16th Singapore International Piano Festival — Day 2/4

Friday, 26th June 2009

Nikolai Demidenko

Chopin

  • 24 Preludes, Op. 28

Schumann

  • Faschingsschwank aus Wien, Op. 26
  • Carnaval, Op. 9

I had booked the tickets for the piano festival only just a week and half ago. By then all the good seats for the Demidenko concert were gone. But I managed to score a pair from the organiser. There was even an upgrade to the best seats in the house when the Prime Minister and his wife didn’t show up. The PM’s wife had a cold, so to set a good example (during the current H1N1-A ‘flu pandemic) they thought it best to cancel.

At first I had mixed feelings about Demidenko’s take on the Chopin Preludes. But during the intermission I thought about it some more and decided that I liked all of what I heard.

The rubato was more restrained than one typically expects in a more dramatic (over the top?) reading. The dynamics in some of the preludes were different from the score (well, at least the two editions of the Preludes that I have). In about three or four transitions he bridged the adjacent preludes by holding the last note of the preceding prelude in order to allow a seamless segue into the next prelude. This is the first time I have ever heard all of Op. 28 played as a complete set in recital. Demidenko made the 24 preludes sound like an organic whole. Yes, I still prefer Arrau, but Demidenko’s Preludes is a good alternative view. In fact, for some individual preludes I prefer Demidenko to Arrau.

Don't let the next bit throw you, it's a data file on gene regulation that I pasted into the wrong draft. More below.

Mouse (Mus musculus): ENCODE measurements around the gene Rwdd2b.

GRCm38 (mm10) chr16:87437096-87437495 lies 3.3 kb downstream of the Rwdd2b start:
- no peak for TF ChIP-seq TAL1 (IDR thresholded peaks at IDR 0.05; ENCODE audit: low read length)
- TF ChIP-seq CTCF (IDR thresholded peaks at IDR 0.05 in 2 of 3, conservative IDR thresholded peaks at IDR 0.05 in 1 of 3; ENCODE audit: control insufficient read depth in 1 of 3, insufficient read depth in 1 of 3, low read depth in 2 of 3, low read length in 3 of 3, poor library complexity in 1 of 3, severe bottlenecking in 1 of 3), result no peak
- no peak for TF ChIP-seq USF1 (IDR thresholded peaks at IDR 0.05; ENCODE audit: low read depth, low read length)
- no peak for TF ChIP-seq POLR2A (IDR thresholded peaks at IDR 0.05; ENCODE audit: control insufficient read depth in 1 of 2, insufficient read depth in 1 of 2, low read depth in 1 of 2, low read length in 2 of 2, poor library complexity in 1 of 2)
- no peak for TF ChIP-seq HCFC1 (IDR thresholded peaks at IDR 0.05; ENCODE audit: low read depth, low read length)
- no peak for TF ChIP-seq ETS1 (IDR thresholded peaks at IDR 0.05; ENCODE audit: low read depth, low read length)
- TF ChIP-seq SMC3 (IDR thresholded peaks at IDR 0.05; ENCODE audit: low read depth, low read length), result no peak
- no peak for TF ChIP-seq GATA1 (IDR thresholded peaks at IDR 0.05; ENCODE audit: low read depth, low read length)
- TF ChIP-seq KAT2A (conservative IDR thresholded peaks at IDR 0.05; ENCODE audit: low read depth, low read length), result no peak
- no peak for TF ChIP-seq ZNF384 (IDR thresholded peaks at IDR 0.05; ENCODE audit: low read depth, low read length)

Then after the intermission, came the Schumann. I have never heard either Faschingsschwank aus Wien nor Carnaval played live before. Demidenko was stunning. What more can I say. Music like this and last night’s Pictures amply demonstrate that the concert grand piano has no equal as a musical instrument.

There were three encores.

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